A mere two years since Damien Chazelle scooped up several Oscars with Whiplash – only his second feature film – the director returns with La La Land, looking set to dominate next month’s award ceremony. Starring Ryan Gosling’s charm and Emma Stone’s charisma, La La Land is set in contemporary Hollywood and follows two frustrated artists who find refuge in one another from the endless soul-crushing gigs and awkward, unsuccessful auditions. Mia is following her ever-dwindling dream of becoming an actress, whilst serving the occasional starlet a cappuccino in a coffee shop on a large film studio allotment. Seb’s passion for the purity of jazz has led him to being a talented and original pianist playing to disinterested audiences in late night cocktail bars. They drive each other mad before driving each other to chase their dreams. With dreams comes tensions and complications in this enchanting tale of life, love and last chances. Whiplash was a once in a decade type of movie and its an impressive feat for Chazelle to have followed it up with something so quickly and so spectacular. Blatantly inspired by Jacques Demy’s The Umbrellas of Cherbourg and filled with long musical dance sequences reminiscent of An American in Paris, there is lots to love about La La Land. Above all else its decadent and shameless escapism when our world feels more imprisoned than ever. The score is exceptional – simultaneously magical and haunting, much like the story at its heart. Awash with pink and purple sunsets and contrasting neon and muted tones, the look and sound of La La Land captures both the film’s pain and pleasure which we find in a narrative circling around sacrifices that are necessary in life, love and art. The music we experience is so tender and rich, feeling almost too fragile for the story and the performances it partners.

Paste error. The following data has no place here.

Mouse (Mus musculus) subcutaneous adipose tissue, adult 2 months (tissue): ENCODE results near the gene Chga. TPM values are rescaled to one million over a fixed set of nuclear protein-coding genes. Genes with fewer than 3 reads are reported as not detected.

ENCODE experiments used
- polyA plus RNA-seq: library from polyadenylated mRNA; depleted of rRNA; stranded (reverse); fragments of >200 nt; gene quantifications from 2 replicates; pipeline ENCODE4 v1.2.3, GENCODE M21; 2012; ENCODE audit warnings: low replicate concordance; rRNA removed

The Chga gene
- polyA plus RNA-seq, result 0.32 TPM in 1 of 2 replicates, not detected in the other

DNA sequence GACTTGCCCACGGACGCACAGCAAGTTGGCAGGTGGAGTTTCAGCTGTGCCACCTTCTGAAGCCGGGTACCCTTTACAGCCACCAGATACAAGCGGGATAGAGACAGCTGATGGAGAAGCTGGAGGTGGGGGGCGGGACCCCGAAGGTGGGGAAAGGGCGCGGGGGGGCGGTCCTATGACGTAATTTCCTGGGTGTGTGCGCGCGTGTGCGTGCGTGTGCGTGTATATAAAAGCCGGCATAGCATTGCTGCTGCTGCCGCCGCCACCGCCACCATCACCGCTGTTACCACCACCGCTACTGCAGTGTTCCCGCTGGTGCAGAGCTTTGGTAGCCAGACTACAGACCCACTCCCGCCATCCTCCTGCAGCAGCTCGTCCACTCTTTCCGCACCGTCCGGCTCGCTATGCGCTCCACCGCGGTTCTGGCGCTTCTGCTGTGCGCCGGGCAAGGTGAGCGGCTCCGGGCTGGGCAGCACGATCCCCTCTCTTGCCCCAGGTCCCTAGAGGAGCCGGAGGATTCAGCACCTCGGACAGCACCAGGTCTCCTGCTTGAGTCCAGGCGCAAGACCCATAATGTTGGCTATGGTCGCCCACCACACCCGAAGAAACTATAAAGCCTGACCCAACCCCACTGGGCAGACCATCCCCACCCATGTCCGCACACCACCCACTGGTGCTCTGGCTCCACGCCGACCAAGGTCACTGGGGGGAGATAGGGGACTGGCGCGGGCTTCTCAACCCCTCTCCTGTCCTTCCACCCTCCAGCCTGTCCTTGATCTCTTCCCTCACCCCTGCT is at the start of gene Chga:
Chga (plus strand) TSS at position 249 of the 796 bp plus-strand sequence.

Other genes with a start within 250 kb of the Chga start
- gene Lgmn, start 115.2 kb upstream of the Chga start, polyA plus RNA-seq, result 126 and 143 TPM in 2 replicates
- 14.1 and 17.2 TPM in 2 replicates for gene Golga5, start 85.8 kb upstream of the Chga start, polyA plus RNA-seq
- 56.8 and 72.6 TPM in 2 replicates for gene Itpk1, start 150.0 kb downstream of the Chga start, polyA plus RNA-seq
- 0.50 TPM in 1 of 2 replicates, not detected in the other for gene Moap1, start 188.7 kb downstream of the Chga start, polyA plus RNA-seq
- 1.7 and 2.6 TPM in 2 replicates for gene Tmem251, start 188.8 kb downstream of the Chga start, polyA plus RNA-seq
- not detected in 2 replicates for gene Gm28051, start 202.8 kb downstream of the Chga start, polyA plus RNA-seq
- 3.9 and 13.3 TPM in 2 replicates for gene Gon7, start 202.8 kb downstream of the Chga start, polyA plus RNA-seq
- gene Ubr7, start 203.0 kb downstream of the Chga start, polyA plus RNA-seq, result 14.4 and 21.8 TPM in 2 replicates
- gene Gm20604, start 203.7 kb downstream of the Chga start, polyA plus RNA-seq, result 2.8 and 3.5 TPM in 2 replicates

As a hardcore lover of the musicals of a previous Hollywood, I feel like La La Land has been a long time coming. I had high hopes, having been taken aback by The Last Five Years two years ago, (another contemporary and original musical which flew miles under the radar in comparison to Chazelle’s latest). Watching La La Land felt like watching a Hollywood musical through a sheet of clingfilm. I could see its beauty and appreciate the craft and construction but somehow couldn’t break through to its heart. I felt permanently somewhat distant due to a surprising and saddening insincerity. There are two major obstacles standing in the way of the film’s authenticity: the central performances and the contrived narrative. Neither Stone nor Gosling do anything wrong per say – Gosling is enjoyably comical and Stone’s performance is filled with a depth and a vulnerability – yet together, they lack romantic chemistry. Instead, I felt I was witnessing really good friends have fun making a movie together instead of two fictional characters falling in love. There are no other performances worth commenting on because it really is Stone and Gosling’s movie – they do good work but it’s too obviously the work of an enthusiastic trio, include Chazelle. I really rather enjoyed La La Land despite finding it flawed by the artificial. For me, it lacked the real ‘oomph’ I so desired but I can’t deny that on multiple occasions it made my heart beat faster and my eyes quite soggy.
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